May 08, 2013

Transition Erin marks launch with lunch

As published in The Erin Advocate

Transition Erin had its unleashing on Saturday May 4, with a free lunch, a tree planting and a call for a new way of thinking that could help sustain our economy without destroying the environment.

"This is the opposite of sitting in our armchairs and complaining," said facilitator Andrew Welch. "We are actually very positive about the future. We're about meeting neighbours and doing fun things. Whatever change you want to see happen – get involved."

The group has been active for the past year, but is celebrating its recent recognition as an official Transition Town group, one of more than 1,000 in 43 countries. Its goal is to foster resilience, increase sustainability and enhance the quality of life for people in Erin.

The movement supports community-led responses to climate change and shrinking supplies of cheap energy. In Erin that has included the Fast Forward film festival and has expanded to a series of working groups dealing with issues of sustainable development, wastewater solutions, local food and the revival of skills that can help people become more self-sufficient.

Mike Nickerson
Welch introduced speaker Mike Nickerson, the author of three books on economic sustainability, the most recent being Life, Money and Illusion; Living on Earth as if we want to stay.

"The human species has filled its habitat – we're stretching the limits of our planet," he said. "Is it proper, now that our biggest problems result from our size, to have growth as a goal?"

The world population has topped 7 billion, but Nickerson says it cannot continue to expand at the rates experienced in recent decades. He said the current system requires economic growth of about 3% per year, meaning a doubling of human activity within 24 years. He says a basic transformation is inevitable and that we need to plan for a steady state economy.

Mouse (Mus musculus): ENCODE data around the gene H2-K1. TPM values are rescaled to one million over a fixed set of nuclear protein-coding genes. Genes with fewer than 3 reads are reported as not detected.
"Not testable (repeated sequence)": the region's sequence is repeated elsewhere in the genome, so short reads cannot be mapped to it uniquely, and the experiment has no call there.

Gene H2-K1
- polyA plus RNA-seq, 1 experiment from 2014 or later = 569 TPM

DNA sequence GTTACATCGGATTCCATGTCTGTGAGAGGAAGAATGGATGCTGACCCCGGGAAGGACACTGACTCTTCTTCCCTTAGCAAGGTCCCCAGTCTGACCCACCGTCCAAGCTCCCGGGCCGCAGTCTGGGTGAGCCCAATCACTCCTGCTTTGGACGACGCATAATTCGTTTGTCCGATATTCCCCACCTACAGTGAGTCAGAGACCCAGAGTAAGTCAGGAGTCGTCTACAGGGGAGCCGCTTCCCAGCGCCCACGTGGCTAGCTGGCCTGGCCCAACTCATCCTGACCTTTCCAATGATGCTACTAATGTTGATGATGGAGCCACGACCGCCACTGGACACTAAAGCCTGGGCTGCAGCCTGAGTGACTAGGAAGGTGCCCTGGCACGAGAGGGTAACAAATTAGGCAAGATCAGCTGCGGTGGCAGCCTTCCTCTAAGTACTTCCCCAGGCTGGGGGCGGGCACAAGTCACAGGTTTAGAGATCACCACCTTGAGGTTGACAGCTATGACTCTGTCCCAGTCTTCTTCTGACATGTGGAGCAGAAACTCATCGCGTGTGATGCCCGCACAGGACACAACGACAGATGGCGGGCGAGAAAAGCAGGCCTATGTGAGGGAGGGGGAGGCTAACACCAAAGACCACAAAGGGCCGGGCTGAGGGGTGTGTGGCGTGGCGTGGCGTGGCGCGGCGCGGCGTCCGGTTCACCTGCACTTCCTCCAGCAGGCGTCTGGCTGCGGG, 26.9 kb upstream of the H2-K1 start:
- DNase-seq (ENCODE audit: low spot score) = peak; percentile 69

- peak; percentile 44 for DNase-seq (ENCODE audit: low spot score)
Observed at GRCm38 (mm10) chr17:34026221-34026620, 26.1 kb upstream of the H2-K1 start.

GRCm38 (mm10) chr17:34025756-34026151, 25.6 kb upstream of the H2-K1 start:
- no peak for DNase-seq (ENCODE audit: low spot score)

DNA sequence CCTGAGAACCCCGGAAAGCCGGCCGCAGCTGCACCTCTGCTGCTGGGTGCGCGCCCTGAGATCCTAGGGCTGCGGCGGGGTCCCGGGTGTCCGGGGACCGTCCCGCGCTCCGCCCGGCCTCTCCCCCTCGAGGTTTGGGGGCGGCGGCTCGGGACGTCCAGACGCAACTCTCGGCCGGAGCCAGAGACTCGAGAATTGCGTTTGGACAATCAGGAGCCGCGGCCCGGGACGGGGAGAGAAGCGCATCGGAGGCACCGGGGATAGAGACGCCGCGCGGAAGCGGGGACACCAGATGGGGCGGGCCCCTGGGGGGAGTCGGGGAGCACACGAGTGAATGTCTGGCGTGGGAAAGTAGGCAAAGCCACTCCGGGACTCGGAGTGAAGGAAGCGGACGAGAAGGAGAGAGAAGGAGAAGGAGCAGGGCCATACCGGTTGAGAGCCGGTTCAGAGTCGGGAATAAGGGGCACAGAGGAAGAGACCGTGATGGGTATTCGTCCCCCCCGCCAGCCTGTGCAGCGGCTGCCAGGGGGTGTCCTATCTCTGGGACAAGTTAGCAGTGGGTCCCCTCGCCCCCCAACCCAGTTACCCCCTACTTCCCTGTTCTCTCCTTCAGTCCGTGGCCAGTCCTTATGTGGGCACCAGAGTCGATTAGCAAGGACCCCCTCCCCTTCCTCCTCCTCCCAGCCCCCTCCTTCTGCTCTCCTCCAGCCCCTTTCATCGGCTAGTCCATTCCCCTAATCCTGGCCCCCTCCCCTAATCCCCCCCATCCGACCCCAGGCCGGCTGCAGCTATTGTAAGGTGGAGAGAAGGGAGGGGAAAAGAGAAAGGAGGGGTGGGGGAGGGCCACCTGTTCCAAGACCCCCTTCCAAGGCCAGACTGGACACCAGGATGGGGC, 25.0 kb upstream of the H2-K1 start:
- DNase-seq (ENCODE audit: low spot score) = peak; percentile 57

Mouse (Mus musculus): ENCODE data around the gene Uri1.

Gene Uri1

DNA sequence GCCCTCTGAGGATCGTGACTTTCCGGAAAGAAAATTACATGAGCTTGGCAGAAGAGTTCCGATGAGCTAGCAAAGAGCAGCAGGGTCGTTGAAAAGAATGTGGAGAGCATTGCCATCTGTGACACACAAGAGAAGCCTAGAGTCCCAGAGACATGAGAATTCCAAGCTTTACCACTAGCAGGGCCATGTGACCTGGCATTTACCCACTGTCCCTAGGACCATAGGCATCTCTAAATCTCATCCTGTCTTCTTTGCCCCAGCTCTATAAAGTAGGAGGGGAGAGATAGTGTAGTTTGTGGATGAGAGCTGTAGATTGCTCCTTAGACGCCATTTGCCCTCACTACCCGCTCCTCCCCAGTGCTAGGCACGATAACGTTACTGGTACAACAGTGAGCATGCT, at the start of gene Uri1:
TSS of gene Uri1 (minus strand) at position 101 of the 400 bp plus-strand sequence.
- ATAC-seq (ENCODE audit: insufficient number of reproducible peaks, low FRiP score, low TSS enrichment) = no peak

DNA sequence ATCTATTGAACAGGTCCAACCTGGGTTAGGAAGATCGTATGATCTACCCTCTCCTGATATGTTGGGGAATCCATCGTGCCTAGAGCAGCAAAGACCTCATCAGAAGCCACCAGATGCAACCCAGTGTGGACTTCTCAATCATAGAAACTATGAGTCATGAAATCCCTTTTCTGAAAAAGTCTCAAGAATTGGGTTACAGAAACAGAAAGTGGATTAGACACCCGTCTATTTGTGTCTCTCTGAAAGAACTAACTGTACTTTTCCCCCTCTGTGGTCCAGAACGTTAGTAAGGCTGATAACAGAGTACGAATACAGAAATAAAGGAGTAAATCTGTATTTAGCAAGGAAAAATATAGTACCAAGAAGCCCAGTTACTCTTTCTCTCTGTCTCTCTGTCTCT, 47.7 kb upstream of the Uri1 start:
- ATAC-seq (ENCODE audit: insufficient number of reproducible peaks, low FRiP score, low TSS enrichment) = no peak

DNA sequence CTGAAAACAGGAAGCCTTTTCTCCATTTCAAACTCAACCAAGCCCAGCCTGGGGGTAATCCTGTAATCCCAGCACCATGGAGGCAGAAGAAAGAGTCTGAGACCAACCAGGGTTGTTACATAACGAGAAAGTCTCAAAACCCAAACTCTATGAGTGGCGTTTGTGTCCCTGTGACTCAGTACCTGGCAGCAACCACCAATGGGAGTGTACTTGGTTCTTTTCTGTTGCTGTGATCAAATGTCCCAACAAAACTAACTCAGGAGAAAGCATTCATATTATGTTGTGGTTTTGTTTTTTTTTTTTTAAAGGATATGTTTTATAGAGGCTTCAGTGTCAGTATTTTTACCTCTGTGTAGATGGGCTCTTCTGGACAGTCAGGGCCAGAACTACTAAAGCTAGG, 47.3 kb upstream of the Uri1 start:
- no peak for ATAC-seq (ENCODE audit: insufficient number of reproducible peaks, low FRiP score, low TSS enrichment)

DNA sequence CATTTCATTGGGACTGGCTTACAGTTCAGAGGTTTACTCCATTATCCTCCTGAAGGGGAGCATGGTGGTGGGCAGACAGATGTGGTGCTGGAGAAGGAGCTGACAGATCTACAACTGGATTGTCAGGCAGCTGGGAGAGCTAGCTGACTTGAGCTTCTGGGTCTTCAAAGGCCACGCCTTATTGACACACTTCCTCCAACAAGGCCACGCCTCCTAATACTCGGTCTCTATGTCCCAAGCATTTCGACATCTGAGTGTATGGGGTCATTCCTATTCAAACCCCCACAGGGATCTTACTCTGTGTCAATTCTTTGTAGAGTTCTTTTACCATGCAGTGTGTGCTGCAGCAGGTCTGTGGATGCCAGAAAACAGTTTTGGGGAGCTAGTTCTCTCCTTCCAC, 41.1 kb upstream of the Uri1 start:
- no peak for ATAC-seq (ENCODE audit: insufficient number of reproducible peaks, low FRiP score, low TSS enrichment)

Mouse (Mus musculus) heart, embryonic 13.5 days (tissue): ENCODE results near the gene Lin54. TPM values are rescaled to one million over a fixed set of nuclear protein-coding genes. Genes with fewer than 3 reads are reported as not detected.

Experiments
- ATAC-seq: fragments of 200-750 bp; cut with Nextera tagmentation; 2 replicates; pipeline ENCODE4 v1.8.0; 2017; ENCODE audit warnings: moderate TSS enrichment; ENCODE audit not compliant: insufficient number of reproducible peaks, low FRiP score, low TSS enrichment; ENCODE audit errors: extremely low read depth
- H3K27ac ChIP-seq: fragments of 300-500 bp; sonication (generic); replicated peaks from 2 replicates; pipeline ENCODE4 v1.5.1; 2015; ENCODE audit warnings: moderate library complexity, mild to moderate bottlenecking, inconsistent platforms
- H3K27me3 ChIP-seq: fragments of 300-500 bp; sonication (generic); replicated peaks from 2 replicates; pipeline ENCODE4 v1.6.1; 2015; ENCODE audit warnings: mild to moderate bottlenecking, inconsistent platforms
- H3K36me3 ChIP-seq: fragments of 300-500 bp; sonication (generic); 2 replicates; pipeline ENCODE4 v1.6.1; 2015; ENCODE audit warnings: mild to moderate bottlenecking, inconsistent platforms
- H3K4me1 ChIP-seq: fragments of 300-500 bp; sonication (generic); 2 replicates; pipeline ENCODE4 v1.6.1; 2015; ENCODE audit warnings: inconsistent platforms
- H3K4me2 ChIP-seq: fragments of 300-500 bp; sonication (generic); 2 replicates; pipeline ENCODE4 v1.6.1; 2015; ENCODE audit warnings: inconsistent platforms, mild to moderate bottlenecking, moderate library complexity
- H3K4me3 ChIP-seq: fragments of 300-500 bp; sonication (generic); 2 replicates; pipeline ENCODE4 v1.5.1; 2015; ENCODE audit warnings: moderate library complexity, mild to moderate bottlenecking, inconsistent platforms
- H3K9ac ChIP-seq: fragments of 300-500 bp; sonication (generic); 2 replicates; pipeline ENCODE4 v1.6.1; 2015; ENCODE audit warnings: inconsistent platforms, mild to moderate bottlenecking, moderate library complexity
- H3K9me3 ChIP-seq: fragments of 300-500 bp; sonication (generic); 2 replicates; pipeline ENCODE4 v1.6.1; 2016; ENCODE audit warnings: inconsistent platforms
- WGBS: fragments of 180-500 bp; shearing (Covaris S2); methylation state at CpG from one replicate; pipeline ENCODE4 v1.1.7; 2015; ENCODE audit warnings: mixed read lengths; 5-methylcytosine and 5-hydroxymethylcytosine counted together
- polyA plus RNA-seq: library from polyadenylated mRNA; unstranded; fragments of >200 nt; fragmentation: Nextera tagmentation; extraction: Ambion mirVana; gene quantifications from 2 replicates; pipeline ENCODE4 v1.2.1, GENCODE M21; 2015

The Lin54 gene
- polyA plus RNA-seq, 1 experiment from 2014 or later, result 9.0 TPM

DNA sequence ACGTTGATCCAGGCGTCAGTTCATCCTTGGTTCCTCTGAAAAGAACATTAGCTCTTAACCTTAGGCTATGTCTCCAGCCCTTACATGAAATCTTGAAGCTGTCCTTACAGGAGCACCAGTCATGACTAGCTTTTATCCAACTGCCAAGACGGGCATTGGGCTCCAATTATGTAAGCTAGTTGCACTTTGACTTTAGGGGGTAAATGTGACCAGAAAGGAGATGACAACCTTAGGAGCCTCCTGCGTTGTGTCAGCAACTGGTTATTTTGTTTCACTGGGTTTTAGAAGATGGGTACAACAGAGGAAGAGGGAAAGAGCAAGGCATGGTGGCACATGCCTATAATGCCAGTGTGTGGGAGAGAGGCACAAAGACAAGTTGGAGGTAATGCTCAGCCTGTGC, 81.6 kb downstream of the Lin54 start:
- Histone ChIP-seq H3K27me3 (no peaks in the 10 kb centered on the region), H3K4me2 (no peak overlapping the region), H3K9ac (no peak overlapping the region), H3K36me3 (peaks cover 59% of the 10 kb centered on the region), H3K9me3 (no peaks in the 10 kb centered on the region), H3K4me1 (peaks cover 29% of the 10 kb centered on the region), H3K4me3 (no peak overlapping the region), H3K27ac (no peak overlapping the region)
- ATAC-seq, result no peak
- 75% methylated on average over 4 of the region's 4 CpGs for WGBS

"Will it be a story of denial and disaster, or will it be a story of creativity and celebration? Do we want to grow until we drop? We're living on a finite planet.

"We're facing a very serious matrix of problems, and the single most potent thing you can do to help get us through this difficult time is to enjoy yourself. If you can get satisfaction from being, from relating with other people, from learning, from serving, from sport, music, dance, from appreciating the world – we can actually find satisfaction in life.

"The advertising industry world-wide spends about $450 billion every year trying to convince you that you need things, to be happy. And the reason it costs them so much, is that it's not true. We don't need things to be happy. We need each other and we need something to do.

"The solution is to live as lightly as possible on the planet, and get our pleasure from living. It's so serious, we're going to have to relax."

He says that ensure our long-term well-being, human activities should use materials in continuous cycles, with continuously reliable sources of energy. He spoke of the "voluntary simplicity" movement, in which people choose to work less and enjoy life more.

"Somebody who is caught up with a lot of debts and is working really hard to get enough money to stay above water may see somebody else who works three hours a day or three days a week, and is getting to do things that they enjoy with their life, and all they have to do is not want things," he said.

"Most of the money I've made, I've made by not wanting things, and there's so much out there to not want, I'm extremely wealthy."

More on Nickerson's ideas can be found at The Transition Erin website is and more can be learned at

Councillors Deb Callaghan and John Brennan help Joel Klassen
plant a cherry tree near the entrance to Erin District High
School, celebrating the official launch of Transition Erin.